(Reuters) - Pulitzer Prize-winning American poet John Ashbery, who published more than 20 books of poetry and was known for the complexity of his style, has died at age 90, U.S. media reports said.
Ashbery died at his home in Hudson, New York, the New York Times and ABC News reported, citing his husband David Kermani. The cause of death was not disclosed.
Ashbery, who was first associated with the New York school of poetry in the 1950s and 1960s, won the Pulitzer Prize for "Self-Portrait in a Convex Mirror" in 1976. The collection won the National Book Award and the National Book Circle Critics Award the same year.
Ashbery was deeply influenced by abstract expressionist art and early in his career was an art critic. He tried to capture the experience of disorder in his poems, with experience slipping away from the process of understanding.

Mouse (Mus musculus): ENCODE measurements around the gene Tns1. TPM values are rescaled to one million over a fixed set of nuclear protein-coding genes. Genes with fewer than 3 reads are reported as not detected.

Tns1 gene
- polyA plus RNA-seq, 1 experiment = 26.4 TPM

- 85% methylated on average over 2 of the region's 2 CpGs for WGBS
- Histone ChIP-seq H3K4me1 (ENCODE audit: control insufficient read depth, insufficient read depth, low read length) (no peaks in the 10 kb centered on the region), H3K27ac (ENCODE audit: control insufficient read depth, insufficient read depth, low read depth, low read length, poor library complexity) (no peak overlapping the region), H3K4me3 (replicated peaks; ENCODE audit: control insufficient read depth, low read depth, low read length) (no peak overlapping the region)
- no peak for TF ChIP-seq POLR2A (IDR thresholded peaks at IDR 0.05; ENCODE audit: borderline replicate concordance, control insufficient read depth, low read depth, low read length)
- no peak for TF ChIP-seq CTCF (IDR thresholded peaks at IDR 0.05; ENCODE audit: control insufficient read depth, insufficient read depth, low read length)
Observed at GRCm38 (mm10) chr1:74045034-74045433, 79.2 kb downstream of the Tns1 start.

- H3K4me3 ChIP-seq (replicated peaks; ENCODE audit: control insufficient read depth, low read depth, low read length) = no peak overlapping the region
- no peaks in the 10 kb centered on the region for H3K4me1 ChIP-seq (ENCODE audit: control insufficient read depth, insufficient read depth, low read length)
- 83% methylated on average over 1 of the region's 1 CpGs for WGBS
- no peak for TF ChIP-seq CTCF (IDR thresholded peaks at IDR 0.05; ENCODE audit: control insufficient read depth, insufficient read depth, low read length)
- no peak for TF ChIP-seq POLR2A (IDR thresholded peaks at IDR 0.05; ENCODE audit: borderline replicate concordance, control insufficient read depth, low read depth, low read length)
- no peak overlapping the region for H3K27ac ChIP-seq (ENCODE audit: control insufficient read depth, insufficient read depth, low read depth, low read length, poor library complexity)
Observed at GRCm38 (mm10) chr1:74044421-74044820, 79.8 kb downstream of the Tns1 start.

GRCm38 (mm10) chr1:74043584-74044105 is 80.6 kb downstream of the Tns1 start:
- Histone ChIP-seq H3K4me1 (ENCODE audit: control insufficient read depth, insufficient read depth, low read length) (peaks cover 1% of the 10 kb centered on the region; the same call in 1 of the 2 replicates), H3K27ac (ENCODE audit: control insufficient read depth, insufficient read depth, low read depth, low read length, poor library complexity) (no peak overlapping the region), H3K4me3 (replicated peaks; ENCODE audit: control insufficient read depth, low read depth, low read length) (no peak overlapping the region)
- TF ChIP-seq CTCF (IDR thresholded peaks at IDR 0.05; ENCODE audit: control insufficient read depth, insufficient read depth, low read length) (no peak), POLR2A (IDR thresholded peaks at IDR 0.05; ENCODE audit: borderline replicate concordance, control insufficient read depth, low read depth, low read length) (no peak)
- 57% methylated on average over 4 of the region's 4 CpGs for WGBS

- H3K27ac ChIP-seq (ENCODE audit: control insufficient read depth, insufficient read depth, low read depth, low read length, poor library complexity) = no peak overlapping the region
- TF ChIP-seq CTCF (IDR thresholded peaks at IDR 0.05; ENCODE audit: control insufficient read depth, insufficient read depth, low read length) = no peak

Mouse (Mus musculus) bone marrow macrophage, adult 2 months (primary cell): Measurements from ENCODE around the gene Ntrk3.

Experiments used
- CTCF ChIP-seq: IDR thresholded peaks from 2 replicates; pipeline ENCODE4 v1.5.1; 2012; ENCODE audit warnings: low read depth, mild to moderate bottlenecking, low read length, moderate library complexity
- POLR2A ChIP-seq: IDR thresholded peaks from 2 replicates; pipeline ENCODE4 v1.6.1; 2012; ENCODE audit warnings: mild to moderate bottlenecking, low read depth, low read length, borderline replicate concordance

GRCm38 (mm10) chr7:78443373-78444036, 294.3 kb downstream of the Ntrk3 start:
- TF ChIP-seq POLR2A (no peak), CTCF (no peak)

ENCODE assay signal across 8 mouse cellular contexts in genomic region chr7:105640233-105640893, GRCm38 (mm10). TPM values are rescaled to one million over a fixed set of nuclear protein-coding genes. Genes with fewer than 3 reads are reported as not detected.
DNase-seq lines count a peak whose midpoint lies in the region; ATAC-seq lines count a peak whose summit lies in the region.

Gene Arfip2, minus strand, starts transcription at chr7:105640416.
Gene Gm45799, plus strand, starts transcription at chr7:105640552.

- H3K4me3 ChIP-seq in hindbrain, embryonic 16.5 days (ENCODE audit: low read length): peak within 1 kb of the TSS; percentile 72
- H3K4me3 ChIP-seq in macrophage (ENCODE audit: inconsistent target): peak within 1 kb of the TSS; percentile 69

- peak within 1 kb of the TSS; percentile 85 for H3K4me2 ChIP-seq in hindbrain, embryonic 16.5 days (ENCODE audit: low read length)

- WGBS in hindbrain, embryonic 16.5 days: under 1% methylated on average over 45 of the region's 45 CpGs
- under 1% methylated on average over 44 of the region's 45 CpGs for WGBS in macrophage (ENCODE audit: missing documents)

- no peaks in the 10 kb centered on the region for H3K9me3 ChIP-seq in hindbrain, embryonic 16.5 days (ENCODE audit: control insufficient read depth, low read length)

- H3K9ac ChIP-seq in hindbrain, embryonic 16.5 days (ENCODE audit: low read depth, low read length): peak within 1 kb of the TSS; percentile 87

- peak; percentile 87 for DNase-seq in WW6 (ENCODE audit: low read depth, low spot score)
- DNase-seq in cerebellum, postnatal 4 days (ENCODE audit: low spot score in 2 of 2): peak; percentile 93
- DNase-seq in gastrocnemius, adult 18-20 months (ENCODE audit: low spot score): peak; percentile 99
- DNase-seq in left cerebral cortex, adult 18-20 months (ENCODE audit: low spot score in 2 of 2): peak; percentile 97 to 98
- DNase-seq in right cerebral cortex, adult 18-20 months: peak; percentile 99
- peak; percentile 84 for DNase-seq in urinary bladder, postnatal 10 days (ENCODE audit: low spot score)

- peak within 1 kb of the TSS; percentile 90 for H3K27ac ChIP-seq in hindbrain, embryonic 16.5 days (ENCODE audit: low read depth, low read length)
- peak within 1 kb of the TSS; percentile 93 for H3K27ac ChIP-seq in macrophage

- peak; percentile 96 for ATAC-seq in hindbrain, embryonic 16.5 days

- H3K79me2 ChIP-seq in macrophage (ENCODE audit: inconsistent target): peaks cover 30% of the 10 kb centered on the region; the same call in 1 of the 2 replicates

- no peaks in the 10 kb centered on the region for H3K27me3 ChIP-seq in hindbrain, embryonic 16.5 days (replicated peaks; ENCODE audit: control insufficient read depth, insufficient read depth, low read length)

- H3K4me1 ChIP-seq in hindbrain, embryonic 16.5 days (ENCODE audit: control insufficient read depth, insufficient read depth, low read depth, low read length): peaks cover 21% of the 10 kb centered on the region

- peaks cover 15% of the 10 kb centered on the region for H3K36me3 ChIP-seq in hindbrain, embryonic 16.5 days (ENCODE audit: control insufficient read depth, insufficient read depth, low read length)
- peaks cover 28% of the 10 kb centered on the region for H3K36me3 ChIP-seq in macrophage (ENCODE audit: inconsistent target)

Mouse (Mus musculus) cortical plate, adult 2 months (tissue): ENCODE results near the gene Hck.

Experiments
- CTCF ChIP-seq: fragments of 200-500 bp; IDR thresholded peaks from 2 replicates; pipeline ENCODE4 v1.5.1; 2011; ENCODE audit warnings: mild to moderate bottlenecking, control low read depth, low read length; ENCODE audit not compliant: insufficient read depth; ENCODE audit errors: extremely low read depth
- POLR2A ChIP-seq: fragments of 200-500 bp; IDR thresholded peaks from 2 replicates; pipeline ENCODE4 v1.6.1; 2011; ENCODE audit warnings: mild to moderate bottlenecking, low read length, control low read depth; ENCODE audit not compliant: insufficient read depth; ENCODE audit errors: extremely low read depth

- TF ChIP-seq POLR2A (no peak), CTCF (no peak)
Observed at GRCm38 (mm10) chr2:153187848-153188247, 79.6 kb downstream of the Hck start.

"I would like to please the reader, and I think that surprise has to be an element of this, and that may necessitate a certain amount of teasing," he said in a 1983 Paris Review interview.
Ashbery was born in Rochester, New York, the son of a biology teacher and a farmer, and wrote his first poem at 8. He graduated from Harvard University and went to France as a Fulbright Scholar in the 1950s.
He was awarded the National Humanities Medal in 2011 by President Barack Obama, who praised him for profoundly influencing generations of writers.
(Reporting by Ian Simpson in Washington; Editing by Andrew Hay)